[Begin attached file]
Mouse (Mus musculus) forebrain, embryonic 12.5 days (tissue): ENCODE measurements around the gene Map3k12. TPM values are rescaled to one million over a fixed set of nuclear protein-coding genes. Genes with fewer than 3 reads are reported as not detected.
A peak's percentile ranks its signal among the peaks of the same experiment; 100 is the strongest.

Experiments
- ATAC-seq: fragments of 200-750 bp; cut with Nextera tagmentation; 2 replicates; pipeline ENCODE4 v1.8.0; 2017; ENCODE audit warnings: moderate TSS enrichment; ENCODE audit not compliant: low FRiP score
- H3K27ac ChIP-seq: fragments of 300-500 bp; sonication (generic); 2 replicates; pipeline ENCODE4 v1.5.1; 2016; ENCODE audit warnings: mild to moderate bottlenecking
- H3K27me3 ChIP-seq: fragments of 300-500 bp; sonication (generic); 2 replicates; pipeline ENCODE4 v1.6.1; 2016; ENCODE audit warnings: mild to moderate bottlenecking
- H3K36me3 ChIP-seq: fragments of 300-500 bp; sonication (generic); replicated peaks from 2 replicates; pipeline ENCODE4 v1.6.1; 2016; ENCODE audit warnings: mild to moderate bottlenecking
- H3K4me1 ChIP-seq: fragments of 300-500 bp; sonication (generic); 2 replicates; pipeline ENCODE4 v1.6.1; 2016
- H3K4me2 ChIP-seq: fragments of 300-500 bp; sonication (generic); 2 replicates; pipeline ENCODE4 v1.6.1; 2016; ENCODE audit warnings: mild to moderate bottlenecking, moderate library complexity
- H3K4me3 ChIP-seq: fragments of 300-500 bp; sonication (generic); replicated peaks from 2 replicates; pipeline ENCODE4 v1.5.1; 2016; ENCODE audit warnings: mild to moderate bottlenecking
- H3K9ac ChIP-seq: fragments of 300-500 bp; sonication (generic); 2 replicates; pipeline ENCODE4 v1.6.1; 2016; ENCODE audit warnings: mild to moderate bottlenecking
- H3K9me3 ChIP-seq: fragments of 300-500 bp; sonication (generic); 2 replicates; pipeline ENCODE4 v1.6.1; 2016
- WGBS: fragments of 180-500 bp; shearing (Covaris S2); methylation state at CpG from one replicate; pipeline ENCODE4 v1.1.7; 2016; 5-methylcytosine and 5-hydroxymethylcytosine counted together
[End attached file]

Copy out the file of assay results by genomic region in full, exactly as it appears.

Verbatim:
Mouse (Mus musculus) forebrain, embryonic 12.5 days (tissue): ENCODE measurements around the gene Map3k12. TPM values are rescaled to one million over a fixed set of nuclear protein-coding genes. Genes with fewer than 3 reads are reported as not detected.
A peak's percentile ranks its signal among the peaks of the same experiment; 100 is the strongest.

Experiments
- ATAC-seq: fragments of 200-750 bp; cut with Nextera tagmentation; 2 replicates; pipeline ENCODE4 v1.8.0; 2017; ENCODE audit warnings: moderate TSS enrichment; ENCODE audit not compliant: low FRiP score
- H3K27ac ChIP-seq: fragments of 300-500 bp; sonication (generic); 2 replicates; pipeline ENCODE4 v1.5.1; 2016; ENCODE audit warnings: mild to moderate bottlenecking
- H3K27me3 ChIP-seq: fragments of 300-500 bp; sonication (generic); 2 replicates; pipeline ENCODE4 v1.6.1; 2016; ENCODE audit warnings: mild to moderate bottlenecking
- H3K36me3 ChIP-seq: fragments of 300-500 bp; sonication (generic); replicated peaks from 2 replicates; pipeline ENCODE4 v1.6.1; 2016; ENCODE audit warnings: mild to moderate bottlenecking
- H3K4me1 ChIP-seq: fragments of 300-500 bp; sonication (generic); 2 replicates; pipeline ENCODE4 v1.6.1; 2016
- H3K4me2 ChIP-seq: fragments of 300-500 bp; sonication (generic); 2 replicates; pipeline ENCODE4 v1.6.1; 2016; ENCODE audit warnings: mild to moderate bottlenecking, moderate library complexity
- H3K4me3 ChIP-seq: fragments of 300-500 bp; sonication (generic); replicated peaks from 2 replicates; pipeline ENCODE4 v1.5.1; 2016; ENCODE audit warnings: mild to moderate bottlenecking
- H3K9ac ChIP-seq: fragments of 300-500 bp; sonication (generic); 2 replicates; pipeline ENCODE4 v1.6.1; 2016; ENCODE audit warnings: mild to moderate bottlenecking
- H3K9me3 ChIP-seq: fragments of 300-500 bp; sonication (generic); 2 replicates; pipeline ENCODE4 v1.6.1; 2016
- WGBS: fragments of 180-500 bp; shearing (Covaris S2); methylation state at CpG from one replicate; pipeline ENCODE4 v1.1.7; 2016; 5-methylcytosine and 5-hydroxymethylcytosine counted together